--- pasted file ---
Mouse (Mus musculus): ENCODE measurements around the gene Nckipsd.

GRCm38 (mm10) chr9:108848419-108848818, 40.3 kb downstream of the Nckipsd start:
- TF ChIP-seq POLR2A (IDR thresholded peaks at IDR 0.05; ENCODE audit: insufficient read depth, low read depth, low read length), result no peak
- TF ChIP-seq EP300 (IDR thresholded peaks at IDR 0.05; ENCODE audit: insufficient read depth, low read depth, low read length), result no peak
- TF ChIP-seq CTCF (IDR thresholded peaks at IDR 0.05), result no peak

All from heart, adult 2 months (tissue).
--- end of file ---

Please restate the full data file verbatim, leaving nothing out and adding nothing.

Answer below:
Mouse (Mus musculus): ENCODE measurements around the gene Nckipsd.

GRCm38 (mm10) chr9:108848419-108848818, 40.3 kb downstream of the Nckipsd start:
- TF ChIP-seq POLR2A (IDR thresholded peaks at IDR 0.05; ENCODE audit: insufficient read depth, low read depth, low read length), result no peak
- TF ChIP-seq EP300 (IDR thresholded peaks at IDR 0.05; ENCODE audit: insufficient read depth, low read depth, low read length), result no peak
- TF ChIP-seq CTCF (IDR thresholded peaks at IDR 0.05), result no peak

All from heart, adult 2 months (tissue).